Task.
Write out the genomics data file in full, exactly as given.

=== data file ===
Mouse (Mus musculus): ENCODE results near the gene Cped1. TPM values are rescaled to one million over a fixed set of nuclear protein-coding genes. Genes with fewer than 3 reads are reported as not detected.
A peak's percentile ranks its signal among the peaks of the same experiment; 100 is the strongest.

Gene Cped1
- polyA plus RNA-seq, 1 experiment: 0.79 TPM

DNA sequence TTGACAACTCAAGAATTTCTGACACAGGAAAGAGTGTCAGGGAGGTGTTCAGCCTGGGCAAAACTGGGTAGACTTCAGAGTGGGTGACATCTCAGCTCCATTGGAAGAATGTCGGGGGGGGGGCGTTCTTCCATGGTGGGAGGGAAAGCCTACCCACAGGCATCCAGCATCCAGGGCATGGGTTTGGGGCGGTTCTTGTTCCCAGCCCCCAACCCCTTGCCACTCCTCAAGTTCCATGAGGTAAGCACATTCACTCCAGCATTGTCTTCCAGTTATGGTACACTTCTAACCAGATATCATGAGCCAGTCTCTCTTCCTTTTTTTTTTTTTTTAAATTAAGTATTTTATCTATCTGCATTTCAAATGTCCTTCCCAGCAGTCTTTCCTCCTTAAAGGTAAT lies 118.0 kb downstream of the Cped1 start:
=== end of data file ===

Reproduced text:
Mouse (Mus musculus): ENCODE results near the gene Cped1. TPM values are rescaled to one million over a fixed set of nuclear protein-coding genes. Genes with fewer than 3 reads are reported as not detected.
A peak's percentile ranks its signal among the peaks of the same experiment; 100 is the strongest.

Gene Cped1
- polyA plus RNA-seq, 1 experiment: 0.79 TPM

DNA sequence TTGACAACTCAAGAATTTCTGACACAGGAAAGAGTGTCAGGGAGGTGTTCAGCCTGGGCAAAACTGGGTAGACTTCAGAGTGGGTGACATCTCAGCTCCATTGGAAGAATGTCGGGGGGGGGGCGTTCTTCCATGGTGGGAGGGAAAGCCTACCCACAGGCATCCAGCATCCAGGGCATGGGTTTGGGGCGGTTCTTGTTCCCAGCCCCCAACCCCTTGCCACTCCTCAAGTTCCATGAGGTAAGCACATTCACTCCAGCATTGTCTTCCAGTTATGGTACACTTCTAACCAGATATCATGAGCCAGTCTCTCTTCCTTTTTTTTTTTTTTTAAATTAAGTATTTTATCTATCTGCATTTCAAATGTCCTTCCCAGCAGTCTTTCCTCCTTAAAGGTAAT lies 118.0 kb downstream of the Cped1 start: